How Crypto Investors Can Save Big on Taxes in Puerto Rico - Relocate to Puerto Rico with Act 60, 20, 22

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Learn about how Puerto Rico is a tax haven for crypto investors.

Puerto Rico—A Paradise in Many Ways

A sign that reads “PUERTO RICO” points to the right with a beach and trees in the background in a section about the benefits the island offers to visitors and residents.

It’s no wonder that Puerto Rico attracts millions of tourists worldwide who delight in the territory’s vibrant culture and year-round warm weather. Visitors can take their pick from among countless indoor and outdoor adventures within a stone’s throw of San Juan. But even greater treasures are waiting for those who move to Puerto Rico.

The island offers a host of extremely lucrative income tax laws to individuals who have become bona fide residents. As a result, many individuals from the mainland have relocated to Puerto Rico to reduce their taxes immensely. Crypto investors can profit especially well from these tax benefits.

In recent years, many of those who invested in digital currency such as Bitcoin and Ether turned into millionaires almost overnight. But this high profitability of cryptocurrency comes with a downside—taxes.

If you are a crypto investor in the United States, then you are already aware of the steep federal tax rates you have to pay on your capital gains.

Let’s take a look at how moving to Puerto Rico can help you gain a more favorable tax treatment by nearly eliminating your crypto tax liability.

The Difference between Taxes on Cryptocurrency in Puerto Rico and the United States

The U.S. and Puerto Rican flags illuminated by sunlight against a cloudy sky background in a section about how the United States and Puerto Rico treat taxes on cryptocurrency.

The Commonwealth of Puerto Rico bears a special relationship to the United States. This Caribbean island’s political status is that of an unincorporated territory of the United States. This means that even though Puerto Rico is regarded as a part of the United States, it is not a state in itself. As a result, the government of Puerto Rico has some freedom to stipulate its tax laws, which are independent of the U.S. federal or state laws of the mainland.

In 2012, Puerto Rico passed Acts 20 and 22—later combined into Act 60—which aimed to improve Puerto Rico’s economy through many highly lucrative tax incentives for resident individuals and Puerto Rican businesses. In particular, the Individual Resident Investor Tax Incentive allows crypto investors to cut down substantially on their capital gains tax compared to federal taxation laws.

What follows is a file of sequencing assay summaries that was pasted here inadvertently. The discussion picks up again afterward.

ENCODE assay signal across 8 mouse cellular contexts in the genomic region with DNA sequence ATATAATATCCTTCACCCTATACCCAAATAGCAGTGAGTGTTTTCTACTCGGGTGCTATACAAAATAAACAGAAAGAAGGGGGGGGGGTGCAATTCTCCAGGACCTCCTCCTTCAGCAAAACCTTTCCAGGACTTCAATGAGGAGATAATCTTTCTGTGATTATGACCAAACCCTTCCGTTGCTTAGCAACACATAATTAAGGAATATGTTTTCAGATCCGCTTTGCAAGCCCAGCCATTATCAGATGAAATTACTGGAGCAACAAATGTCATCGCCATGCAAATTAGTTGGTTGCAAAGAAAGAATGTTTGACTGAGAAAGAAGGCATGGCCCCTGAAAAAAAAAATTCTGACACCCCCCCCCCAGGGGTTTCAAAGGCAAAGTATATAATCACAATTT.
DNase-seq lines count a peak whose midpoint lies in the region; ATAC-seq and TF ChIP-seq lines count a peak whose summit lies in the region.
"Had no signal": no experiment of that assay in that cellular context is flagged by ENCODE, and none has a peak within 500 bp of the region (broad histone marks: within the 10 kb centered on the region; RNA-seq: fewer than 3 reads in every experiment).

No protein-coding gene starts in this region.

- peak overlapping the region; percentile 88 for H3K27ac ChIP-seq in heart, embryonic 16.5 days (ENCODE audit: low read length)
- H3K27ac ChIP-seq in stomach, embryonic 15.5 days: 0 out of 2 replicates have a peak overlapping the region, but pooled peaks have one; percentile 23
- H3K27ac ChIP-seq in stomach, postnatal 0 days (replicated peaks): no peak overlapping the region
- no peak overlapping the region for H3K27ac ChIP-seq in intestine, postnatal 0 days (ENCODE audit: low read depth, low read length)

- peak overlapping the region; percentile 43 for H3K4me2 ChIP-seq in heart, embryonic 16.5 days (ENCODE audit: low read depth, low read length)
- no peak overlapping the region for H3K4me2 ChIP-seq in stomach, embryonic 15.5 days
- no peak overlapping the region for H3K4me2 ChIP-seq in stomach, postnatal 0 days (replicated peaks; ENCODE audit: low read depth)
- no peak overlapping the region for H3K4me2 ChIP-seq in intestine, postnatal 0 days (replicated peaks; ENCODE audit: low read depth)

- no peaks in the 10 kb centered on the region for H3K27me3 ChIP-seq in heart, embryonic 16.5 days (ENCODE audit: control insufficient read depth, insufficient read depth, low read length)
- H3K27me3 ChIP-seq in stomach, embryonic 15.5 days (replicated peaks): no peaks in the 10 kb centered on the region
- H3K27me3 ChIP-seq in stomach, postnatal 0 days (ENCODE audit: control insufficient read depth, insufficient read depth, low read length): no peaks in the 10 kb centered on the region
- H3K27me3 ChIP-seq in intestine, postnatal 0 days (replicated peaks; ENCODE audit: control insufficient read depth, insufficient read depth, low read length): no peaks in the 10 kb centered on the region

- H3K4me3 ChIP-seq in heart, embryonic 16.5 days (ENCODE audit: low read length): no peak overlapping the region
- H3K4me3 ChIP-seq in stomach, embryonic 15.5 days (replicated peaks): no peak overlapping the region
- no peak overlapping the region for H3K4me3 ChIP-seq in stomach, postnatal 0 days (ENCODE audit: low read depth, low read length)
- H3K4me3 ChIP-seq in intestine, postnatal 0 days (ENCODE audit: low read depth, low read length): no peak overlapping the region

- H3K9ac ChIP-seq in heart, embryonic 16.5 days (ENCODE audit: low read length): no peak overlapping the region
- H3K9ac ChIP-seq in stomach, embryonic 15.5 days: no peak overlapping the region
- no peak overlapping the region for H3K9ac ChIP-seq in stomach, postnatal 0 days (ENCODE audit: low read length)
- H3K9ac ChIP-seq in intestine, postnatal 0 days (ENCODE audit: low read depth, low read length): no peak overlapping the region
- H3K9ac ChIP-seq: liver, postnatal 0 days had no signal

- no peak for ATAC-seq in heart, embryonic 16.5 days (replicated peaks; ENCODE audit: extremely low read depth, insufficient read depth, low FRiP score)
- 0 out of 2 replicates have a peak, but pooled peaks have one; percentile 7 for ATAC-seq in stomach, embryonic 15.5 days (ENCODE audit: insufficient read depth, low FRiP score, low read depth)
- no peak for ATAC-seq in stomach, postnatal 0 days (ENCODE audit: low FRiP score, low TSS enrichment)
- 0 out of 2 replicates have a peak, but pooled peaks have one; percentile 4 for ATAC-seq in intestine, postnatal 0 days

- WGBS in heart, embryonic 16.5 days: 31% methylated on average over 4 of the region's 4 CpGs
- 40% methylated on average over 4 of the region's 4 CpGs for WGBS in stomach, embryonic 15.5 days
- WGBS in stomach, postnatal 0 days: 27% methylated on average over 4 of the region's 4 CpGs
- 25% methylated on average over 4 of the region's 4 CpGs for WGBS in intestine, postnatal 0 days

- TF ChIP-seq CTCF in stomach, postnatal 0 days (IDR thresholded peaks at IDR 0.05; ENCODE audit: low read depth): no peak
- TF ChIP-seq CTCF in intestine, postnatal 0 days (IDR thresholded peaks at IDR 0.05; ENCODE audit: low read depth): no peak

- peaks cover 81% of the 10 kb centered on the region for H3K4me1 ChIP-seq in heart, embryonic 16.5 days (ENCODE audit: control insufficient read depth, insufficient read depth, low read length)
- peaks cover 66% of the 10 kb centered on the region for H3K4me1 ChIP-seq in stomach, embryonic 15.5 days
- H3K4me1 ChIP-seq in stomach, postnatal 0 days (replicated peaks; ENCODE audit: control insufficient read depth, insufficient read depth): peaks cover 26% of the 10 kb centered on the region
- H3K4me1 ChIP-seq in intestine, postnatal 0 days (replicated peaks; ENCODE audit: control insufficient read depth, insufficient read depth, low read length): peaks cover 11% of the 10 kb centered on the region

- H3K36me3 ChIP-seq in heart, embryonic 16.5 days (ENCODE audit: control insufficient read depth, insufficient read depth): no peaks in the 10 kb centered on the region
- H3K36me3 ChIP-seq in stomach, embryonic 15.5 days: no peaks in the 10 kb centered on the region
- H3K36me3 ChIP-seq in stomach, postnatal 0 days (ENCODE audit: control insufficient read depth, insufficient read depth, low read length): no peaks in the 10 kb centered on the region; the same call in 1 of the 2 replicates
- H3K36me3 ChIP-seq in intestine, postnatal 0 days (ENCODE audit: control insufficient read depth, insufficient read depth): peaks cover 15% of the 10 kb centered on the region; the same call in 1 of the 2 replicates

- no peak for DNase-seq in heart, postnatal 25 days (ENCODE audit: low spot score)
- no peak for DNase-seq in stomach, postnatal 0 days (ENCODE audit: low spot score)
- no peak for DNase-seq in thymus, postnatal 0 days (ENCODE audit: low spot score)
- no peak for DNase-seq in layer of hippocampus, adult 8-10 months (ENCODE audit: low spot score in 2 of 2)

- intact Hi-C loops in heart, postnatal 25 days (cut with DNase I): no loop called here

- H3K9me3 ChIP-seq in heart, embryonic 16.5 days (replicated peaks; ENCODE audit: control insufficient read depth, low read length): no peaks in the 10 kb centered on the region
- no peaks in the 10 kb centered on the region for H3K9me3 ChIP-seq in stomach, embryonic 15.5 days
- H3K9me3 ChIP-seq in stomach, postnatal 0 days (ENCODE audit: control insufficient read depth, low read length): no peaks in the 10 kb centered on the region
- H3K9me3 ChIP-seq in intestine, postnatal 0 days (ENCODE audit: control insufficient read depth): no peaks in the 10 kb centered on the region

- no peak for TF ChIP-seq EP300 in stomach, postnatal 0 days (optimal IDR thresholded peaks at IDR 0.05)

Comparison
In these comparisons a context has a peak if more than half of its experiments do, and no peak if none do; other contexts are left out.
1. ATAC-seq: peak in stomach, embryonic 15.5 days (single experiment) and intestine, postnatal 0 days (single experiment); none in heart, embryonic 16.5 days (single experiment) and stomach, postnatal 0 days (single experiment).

Let’s see how.

Capital Gains in the United States

A man types at a laptop computer surrounded by golden bitcoins and charts in a section about capital gains taxes in the United States.

In the United States, the Internal Revenue Service (IRS) treats cryptocurrency and other crypto assets as property for taxation purposes. While possessing crypto is not taxable, selling or using your crypto in a transaction is considered a taxable event.

Capital gains occur when the price of your crypto has increased from the time of purchasing to the time of selling. If the price of your crypto has increased and you still have not sold it, the capital gain is then said to be unrealized. Unrealized gains become realized when you sell the crypto and earn the associated capital gains.

You will incur a capital gain or loss when you sell your crypto. According to the IRS, you owe taxes on any profit you make from selling crypto, i.e. on your capital gains.

Short-Term Capital Gains

If the crypto was held for less than a year, then the kind of gain you realize is a short-term capital gain. Depending on your income tax bracket and filing status, the IRS will tax your short-term capital gains from crypto at a rate of up to 37%.

Long-Term Capital Gains

For crypto held for more than a year, you will have to pay long-term capital gains tax, which is charged at rates ranging from 10% to 20%.

The Net Investment Income Tax

That’s not all. An extra tax known as the Net Investment Income Tax will be charged at a rate of 3.8% if your capital gains exceed a certain threshold amount determined by your filing status.

The U.S. Worldwide Income Tax System

Lastly, if you are a U.S. citizen, then federal income tax laws mandate that you pay taxes to your home country no matter where you reside. So there is no way of avoiding regular income taxes without ending your citizenship—except by moving to a U.S. territory like Puerto Rico.